Three brave tribes have gathered the remains of a dangerous creature in the 9th century. They divide the remains amongst three warriors called the Three Custodians and vow to bury and guard the remains for all time. Two warriors succeed in their journeys home to Anuta Island and Siberia respectively, but the third falls prey to robbers in Sheffield and the remains are forgotten in time. That is, until New Year’s Day 2019.
Two archaeologists, Mitch and Lin, uncover the remains under a building in Sheffield. Mitch reckons these artifacts could prove an ancient story entitled “The Battle of Heard Valley” to be true. However, when the creature’s remains are placed under a blacklight, that’s when things go sideways and the episode kicks off. The energy from the blacklight activates the creature’s cells and it’s able to transport its missing pieces to its current location. Meanwhile, the Doctor is treating her TARDIS fam to 19 different New Year’s Eve celebrations through space in time when the TARDIS emits a warning signal.
When the creature’s remains go missing, Lin goes to investigate, encountering a slippery squid-like creature. Soon after, the Doctor and crew arrive, ready to investigate. Lin takes them to the wall where the creature was and the Doctor takes a sample to analyze back at the TARDIS. The Doctor shuts down their excavation sight straight away. The archaeologists part ways, with Lin looking tense.
The Doctor does a quick scan of Sheffield before landing at Graham’s flat for a while when who of all people shows up? Ryan’s dad, Aaron, who has been much talked about but missing in action throughout season 11. When introduced, the Doctor plainly calls him out for not being at Grace’s funeral and for letting his son down. The callouts continue when Graham demands a word as well before Aaron and Ryan pop over to a nearby coffee shop to talk. Aaron explains he’s here to make things right and start fresh, but Graham warns him:
“Family isn’t just DNA…or a name. It’s about what you do.”
Across town, Lin arrives home, still visibly shaken and sick in the bathroom when she takes off her coat revealing the creature wrapped around her back and stomach. The creature begins to control Lin’s body and mind.
Back at the TARDIS, the sample analysis is complete and the Doctor goes quiet, almost in shock. It’s a Dalek. Meanwhile, the Dalek controls Lin and begins downloading information about Earth and its defenses.
As the Doctor explains who the Daleks are and why they’re dangerous, Graham tries to reason that one is no match for all of Earth and the Doctor, but the Doctor isn’t so sure. “I always think I’m rid of them,” she says, “but I never am.”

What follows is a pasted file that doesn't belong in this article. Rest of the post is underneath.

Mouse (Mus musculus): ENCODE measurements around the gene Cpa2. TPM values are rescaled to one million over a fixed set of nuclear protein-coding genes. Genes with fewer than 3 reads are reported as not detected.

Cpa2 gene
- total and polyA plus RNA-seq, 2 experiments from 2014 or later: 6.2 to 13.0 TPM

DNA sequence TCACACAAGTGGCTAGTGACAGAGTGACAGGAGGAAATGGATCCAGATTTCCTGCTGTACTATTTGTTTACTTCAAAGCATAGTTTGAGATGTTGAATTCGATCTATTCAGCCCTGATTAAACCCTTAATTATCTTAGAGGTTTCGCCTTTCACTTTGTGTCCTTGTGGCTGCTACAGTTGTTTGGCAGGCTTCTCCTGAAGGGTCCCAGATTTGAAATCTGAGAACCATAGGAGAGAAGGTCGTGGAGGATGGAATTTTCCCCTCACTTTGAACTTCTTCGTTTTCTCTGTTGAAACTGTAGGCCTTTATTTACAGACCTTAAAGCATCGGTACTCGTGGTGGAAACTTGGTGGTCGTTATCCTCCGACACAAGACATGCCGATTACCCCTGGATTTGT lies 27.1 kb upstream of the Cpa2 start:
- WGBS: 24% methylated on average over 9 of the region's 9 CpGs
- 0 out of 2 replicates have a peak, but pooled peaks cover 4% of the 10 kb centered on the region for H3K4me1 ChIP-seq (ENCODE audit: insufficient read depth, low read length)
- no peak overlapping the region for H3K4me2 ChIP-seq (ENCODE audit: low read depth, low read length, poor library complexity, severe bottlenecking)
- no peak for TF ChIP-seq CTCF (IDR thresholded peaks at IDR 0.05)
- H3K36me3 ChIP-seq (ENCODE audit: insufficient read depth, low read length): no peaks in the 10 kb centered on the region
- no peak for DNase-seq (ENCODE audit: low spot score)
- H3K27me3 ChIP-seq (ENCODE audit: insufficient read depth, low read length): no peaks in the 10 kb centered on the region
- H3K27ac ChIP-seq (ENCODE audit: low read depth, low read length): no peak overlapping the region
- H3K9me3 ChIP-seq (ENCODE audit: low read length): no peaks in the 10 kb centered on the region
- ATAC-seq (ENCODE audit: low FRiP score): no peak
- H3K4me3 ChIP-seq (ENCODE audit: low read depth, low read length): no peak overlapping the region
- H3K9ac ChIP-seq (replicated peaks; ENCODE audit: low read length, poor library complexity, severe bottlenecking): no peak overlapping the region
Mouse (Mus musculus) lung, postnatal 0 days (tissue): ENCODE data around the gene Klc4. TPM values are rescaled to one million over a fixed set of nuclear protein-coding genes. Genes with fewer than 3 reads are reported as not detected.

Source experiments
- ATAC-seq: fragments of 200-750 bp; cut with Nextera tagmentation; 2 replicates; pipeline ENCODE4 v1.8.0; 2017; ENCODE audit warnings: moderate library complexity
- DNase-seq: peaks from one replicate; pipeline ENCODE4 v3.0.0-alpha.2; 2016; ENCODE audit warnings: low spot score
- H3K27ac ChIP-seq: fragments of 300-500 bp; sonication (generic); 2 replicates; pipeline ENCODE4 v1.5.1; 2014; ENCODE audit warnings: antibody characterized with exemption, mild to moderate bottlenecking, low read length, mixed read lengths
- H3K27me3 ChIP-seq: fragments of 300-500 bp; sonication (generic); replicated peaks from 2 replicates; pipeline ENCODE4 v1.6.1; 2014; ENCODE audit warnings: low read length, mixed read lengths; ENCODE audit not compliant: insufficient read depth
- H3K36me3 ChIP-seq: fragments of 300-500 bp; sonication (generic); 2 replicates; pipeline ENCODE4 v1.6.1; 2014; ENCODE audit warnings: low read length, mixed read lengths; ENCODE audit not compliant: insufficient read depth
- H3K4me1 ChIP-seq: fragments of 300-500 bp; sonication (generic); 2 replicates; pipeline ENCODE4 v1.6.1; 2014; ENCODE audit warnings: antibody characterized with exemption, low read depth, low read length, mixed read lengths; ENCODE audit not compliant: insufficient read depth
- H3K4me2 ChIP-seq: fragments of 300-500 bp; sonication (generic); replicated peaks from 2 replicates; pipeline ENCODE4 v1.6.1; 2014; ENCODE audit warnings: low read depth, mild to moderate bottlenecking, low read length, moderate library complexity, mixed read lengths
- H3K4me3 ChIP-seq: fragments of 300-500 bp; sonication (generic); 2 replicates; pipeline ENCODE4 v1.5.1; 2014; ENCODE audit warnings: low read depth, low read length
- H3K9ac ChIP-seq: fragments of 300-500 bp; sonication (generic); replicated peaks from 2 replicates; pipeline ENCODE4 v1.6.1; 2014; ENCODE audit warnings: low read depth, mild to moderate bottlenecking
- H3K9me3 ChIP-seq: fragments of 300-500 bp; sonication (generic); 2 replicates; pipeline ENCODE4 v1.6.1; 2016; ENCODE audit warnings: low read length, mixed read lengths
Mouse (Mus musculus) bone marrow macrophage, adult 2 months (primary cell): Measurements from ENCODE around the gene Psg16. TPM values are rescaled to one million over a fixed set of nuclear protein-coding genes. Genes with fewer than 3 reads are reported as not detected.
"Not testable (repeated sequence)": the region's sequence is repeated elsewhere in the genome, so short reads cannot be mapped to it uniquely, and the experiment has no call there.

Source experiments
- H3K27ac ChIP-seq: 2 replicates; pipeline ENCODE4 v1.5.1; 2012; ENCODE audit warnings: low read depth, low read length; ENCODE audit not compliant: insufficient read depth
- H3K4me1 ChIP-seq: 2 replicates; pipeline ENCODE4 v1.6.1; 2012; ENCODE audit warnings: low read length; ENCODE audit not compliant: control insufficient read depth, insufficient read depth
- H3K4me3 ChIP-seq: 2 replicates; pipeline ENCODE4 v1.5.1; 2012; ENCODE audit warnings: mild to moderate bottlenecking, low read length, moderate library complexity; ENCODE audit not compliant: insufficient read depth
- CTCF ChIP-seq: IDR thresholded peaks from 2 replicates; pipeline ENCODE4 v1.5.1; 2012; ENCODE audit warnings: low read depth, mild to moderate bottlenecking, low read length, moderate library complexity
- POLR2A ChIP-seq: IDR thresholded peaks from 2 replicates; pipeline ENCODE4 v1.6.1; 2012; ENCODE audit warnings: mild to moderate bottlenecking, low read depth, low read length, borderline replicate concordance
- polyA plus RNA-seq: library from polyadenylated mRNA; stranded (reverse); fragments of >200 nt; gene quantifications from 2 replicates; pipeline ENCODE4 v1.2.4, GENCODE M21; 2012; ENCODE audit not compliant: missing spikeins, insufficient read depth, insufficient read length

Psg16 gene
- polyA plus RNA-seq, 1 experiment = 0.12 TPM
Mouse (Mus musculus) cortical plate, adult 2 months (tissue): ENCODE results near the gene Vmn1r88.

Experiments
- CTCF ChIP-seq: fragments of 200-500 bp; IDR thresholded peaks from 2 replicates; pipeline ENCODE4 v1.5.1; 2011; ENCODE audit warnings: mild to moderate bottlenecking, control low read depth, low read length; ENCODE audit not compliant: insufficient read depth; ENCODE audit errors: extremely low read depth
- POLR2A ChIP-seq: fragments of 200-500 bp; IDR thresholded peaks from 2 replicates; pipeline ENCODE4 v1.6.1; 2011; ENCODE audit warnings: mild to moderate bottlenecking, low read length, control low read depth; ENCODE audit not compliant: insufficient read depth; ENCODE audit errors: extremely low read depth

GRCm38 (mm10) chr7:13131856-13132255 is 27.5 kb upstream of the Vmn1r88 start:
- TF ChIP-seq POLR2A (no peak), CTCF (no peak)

Yaz tries to follow up with Lin while the Doctor ponders how the creature is getting around without its iconic casing, only to cut to Lin swerving through traffic, killing two police officers and hijacking their vehicle.
Back at the coffee shop, Aaron tries to patch things up and explain his behavior to Ryan, who demands he apologize. Aaron says he ran away from his problems instead of facing them, with Ryan agreeing that he hid when he needed him.
Yaz and crew track down Mitch and get more intel on the archeological dig that was taking place before the Dalek revived itself. He fills them in on the legend and the Doctor works out that the Dalek could be using Lin to get around. The Doctor uses Mitch’s phone to locate Lin and understands that it’s using her as a host, intoning:
“I learned to think like a Dalek a long time ago.”
Just then Ryan returns with his dad and a microwave (because that’s what he’s selling now). The Doctor figures out the Dalek is a recon scout that has additional powers and some of the first to leave Skaro. The Doctor sends Graham on a peanut butter run (to help fix bits of the TARDIS). Meanwhile, Dalek-controlled Lin continues her killing spree, and infiltrates the MDZ archive where more bits of Daleks are held.
The Doctor breaks through the psychic bond to warn the Dalek and comfort Lin and tell her to hold on, all while rebooting her TARDIS, leaving Graham and Aaron behind. The Dalek continues to evade the Doctor’s tracking so she finally puts in a call to UNIT only to find the organization has been closed down due to lack of funding.
Graham and Aaron catch up over old items that Grace had kept, with Aaron explaining that part of his reason for not coming to Grace’s funeral meant he could pretend she was still alive. The two agree there is still time to patch things up with Ryan.
Lin has now driven out to a remote garage, with the Dalek’s purpose now clear: build its iconic casing and take over the Earth. In many ways, the scene harkens back to the scene from the first episode where the Doctor built her own sonic screwdriver. (Is Sheffield the new Cardiff, minus the time rift?) Lin continues to fight the Dalek.
The Doctor, Yaz, Ryan, and Mitch all arrive at the garage shortly after. They find Lin on the floor, minus the Dalek. The Doctor sends the crew back to the TARDIS to tend to Lin’s wounds and says she’ll fight the Dalek alone.